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    FDA Calls Melatonin-Laced Brownies Unsafe

    In a warning letter to the makers of "Lazy Larry," the agency stated it could seize the product from store shelves.

    WASHINGTON, D.C. -- The Food and Drug Administration (FDA) has called the melatonin-laced Lazy Larry brownies unsafe in a letter to their manufacturer HBB LLC, according to an Associated Press report. The agency also warned it could seize the brownies from store shelves if they continue to be produced and marketed.

    The brownies, formerly known as Lazy Cakes, contain melatonin, a naturally occurring hormone that helps regulate one's sleeping cycle. Melatonin is also sold in a pill form as a dietary supplement, which the FDA does not regulate. The Lazy Larry brownies have also been marketed as a dietary supplement and stress reliever, but the FDA stated it does not consider melatonin to be a safe food additive and that the brownies are an "adulterated" food product as a result.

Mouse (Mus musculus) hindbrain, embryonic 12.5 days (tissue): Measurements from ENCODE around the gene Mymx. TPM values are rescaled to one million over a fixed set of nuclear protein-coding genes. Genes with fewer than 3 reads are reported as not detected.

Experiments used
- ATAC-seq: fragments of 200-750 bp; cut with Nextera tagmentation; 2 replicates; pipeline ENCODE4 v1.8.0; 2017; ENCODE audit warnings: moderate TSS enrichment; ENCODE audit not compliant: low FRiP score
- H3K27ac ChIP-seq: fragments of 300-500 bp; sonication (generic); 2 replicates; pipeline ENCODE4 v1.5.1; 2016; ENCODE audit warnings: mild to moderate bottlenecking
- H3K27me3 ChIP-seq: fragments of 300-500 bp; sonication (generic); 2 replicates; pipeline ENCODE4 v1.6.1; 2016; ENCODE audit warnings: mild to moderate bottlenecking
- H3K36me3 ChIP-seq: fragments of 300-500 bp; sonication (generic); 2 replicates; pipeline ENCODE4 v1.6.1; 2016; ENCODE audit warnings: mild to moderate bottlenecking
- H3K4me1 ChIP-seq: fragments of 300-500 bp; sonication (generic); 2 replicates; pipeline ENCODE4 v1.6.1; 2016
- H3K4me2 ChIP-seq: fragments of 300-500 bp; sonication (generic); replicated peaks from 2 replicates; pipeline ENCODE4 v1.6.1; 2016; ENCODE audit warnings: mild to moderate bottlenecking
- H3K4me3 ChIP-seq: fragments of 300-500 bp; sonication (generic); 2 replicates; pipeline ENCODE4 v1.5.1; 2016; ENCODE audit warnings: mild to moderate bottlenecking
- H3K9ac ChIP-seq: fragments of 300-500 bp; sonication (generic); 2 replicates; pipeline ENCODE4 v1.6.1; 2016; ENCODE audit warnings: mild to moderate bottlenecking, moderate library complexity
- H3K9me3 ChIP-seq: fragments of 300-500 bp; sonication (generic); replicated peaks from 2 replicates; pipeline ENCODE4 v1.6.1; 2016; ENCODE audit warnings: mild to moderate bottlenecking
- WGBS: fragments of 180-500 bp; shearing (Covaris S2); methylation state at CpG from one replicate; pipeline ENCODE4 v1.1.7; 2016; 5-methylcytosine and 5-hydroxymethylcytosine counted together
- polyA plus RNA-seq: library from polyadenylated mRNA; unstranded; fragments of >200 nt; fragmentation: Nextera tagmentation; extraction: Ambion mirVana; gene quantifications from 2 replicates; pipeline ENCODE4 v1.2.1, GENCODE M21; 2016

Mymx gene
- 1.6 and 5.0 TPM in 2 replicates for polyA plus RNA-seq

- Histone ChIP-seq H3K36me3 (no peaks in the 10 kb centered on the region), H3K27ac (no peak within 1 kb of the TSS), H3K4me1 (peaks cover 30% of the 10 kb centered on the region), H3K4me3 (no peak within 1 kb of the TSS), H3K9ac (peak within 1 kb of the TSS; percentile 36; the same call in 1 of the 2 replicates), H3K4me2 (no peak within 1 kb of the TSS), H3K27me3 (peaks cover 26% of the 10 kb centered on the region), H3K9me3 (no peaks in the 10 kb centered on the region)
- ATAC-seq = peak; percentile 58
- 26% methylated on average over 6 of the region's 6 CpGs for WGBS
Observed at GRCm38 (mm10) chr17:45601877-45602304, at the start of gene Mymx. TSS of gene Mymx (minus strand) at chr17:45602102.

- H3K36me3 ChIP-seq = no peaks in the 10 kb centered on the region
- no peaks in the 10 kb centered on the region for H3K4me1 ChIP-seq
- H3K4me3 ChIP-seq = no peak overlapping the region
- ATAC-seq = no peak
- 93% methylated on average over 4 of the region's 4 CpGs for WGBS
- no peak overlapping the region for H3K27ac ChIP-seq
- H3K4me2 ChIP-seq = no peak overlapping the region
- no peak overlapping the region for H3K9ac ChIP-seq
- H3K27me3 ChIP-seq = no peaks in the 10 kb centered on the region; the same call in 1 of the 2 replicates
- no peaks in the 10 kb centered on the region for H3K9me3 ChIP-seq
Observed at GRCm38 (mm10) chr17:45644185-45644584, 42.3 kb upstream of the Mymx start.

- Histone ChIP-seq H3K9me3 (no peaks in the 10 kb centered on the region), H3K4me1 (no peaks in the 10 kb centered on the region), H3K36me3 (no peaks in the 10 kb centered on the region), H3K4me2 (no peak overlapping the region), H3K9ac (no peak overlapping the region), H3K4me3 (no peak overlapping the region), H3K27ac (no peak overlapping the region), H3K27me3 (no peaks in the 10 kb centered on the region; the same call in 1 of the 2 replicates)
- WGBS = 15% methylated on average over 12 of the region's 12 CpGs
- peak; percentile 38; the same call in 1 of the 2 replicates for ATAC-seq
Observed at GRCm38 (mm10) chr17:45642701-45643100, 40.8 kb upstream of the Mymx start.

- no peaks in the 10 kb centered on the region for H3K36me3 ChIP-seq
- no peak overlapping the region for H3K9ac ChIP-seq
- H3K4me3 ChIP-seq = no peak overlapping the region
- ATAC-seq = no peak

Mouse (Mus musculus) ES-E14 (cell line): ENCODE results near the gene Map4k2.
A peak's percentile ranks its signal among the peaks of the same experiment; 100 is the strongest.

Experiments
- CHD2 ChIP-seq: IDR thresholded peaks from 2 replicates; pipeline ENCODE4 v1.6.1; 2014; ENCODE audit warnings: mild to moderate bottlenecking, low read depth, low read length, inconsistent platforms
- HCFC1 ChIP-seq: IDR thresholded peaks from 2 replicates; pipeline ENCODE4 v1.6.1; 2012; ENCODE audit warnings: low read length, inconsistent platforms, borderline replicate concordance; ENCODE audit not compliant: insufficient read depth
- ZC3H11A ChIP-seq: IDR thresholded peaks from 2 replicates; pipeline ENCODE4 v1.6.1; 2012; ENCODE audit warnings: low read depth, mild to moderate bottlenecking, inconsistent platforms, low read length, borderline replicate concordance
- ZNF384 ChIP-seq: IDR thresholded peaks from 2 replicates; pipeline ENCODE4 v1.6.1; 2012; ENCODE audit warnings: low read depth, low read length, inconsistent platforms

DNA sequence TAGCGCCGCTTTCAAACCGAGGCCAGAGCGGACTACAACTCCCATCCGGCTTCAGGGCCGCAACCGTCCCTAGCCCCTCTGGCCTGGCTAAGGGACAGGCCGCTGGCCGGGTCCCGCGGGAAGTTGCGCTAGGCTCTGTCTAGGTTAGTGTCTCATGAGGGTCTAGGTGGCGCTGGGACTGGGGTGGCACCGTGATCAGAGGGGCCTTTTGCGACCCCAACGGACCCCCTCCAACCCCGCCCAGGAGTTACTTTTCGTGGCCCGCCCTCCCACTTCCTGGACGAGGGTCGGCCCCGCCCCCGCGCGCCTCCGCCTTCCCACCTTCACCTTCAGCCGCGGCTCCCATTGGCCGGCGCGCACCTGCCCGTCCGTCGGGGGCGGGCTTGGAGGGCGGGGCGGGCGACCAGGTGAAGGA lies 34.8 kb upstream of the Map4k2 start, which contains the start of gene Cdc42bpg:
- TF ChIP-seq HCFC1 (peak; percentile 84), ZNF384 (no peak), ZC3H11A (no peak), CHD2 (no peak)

FDA's Michael Roosevelt stated the agency is unaware of any data that establishes melatonin as safe to add to foods, according to the report. He also pointed to medical research that has brought up concerns about potential reproductive, cardiovascular, ocular and neurological issues that could occur as side effects of using melatonin.

    In recent months, Sen. Dick Durbin (D-Ill.) has asked the FDA to clarify its stance on foods containing dietary supplements. "The sweet, chocolaty taste may encourage consumers to eat well over a recommended quantity of melatonin," Durbin said to FDA Commissioner Margaret Hamburg in May. "Furthermore, consumers eating these baked goods may not recognize they are consuming a neurohormone, that they should consult a doctor before eating it, and that it may not be appropriate for children, people with auto-immune diseases, or women who are pregnant or breast-feeding."

    HBB CEO Terry Harris said, "We are surprised that this product continues to be singled out, as it contains the same ingredients as many edible relaxation products on store shelves; these are melatonin, Valerian Root Extract, Rose Hips Extract and Passion Flower." However, an HBB spokeswoman said the company is still reviewing the FDA's letter and will not yet comment on the warning.

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